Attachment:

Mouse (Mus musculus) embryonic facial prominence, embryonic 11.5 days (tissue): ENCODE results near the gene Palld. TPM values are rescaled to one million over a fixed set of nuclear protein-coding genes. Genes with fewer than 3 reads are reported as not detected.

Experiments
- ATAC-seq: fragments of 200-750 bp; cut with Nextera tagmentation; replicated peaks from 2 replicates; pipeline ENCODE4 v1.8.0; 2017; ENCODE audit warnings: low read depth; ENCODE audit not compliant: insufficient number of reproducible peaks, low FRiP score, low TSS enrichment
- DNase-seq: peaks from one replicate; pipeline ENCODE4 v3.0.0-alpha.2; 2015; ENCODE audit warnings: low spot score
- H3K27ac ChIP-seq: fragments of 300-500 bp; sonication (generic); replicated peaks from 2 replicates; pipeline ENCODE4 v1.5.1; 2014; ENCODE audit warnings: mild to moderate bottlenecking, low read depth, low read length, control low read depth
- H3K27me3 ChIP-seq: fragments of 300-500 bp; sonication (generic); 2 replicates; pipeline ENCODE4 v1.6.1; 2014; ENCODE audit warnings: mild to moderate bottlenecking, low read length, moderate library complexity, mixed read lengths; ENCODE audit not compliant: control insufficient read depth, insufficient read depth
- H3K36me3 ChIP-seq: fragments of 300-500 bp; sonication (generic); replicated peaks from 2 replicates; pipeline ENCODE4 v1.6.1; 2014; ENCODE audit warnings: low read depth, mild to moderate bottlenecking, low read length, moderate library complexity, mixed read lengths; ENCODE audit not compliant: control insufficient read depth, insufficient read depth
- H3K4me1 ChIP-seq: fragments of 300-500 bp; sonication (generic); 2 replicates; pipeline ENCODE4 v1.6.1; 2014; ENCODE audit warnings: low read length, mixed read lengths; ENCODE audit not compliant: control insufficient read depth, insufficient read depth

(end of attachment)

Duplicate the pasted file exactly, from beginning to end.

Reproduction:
Mouse (Mus musculus) embryonic facial prominence, embryonic 11.5 days (tissue): ENCODE results near the gene Palld. TPM values are rescaled to one million over a fixed set of nuclear protein-coding genes. Genes with fewer than 3 reads are reported as not detected.

Experiments
- ATAC-seq: fragments of 200-750 bp; cut with Nextera tagmentation; replicated peaks from 2 replicates; pipeline ENCODE4 v1.8.0; 2017; ENCODE audit warnings: low read depth; ENCODE audit not compliant: insufficient number of reproducible peaks, low FRiP score, low TSS enrichment
- DNase-seq: peaks from one replicate; pipeline ENCODE4 v3.0.0-alpha.2; 2015; ENCODE audit warnings: low spot score
- H3K27ac ChIP-seq: fragments of 300-500 bp; sonication (generic); replicated peaks from 2 replicates; pipeline ENCODE4 v1.5.1; 2014; ENCODE audit warnings: mild to moderate bottlenecking, low read depth, low read length, control low read depth
- H3K27me3 ChIP-seq: fragments of 300-500 bp; sonication (generic); 2 replicates; pipeline ENCODE4 v1.6.1; 2014; ENCODE audit warnings: mild to moderate bottlenecking, low read length, moderate library complexity, mixed read lengths; ENCODE audit not compliant: control insufficient read depth, insufficient read depth
- H3K36me3 ChIP-seq: fragments of 300-500 bp; sonication (generic); replicated peaks from 2 replicates; pipeline ENCODE4 v1.6.1; 2014; ENCODE audit warnings: low read depth, mild to moderate bottlenecking, low read length, moderate library complexity, mixed read lengths; ENCODE audit not compliant: control insufficient read depth, insufficient read depth
- H3K4me1 ChIP-seq: fragments of 300-500 bp; sonication (generic); 2 replicates; pipeline ENCODE4 v1.6.1; 2014; ENCODE audit warnings: low read length, mixed read lengths; ENCODE audit not compliant: control insufficient read depth, insufficient read depth